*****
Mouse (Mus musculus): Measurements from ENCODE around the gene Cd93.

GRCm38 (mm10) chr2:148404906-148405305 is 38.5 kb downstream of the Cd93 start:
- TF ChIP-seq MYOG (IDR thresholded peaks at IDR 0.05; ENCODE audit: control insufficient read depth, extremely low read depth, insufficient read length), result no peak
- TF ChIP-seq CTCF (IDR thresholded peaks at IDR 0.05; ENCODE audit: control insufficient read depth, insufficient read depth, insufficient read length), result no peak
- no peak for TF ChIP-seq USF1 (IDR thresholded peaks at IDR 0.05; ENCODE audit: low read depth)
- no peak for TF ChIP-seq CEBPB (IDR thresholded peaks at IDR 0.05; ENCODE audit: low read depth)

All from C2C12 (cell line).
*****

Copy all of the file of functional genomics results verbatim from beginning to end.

Mouse (Mus musculus): Measurements from ENCODE around the gene Cd93.

GRCm38 (mm10) chr2:148404906-148405305 is 38.5 kb downstream of the Cd93 start:
- TF ChIP-seq MYOG (IDR thresholded peaks at IDR 0.05; ENCODE audit: control insufficient read depth, extremely low read depth, insufficient read length), result no peak
- TF ChIP-seq CTCF (IDR thresholded peaks at IDR 0.05; ENCODE audit: control insufficient read depth, insufficient read depth, insufficient read length), result no peak
- no peak for TF ChIP-seq USF1 (IDR thresholded peaks at IDR 0.05; ENCODE audit: low read depth)
- no peak for TF ChIP-seq CEBPB (IDR thresholded peaks at IDR 0.05; ENCODE audit: low read depth)

All from C2C12 (cell line).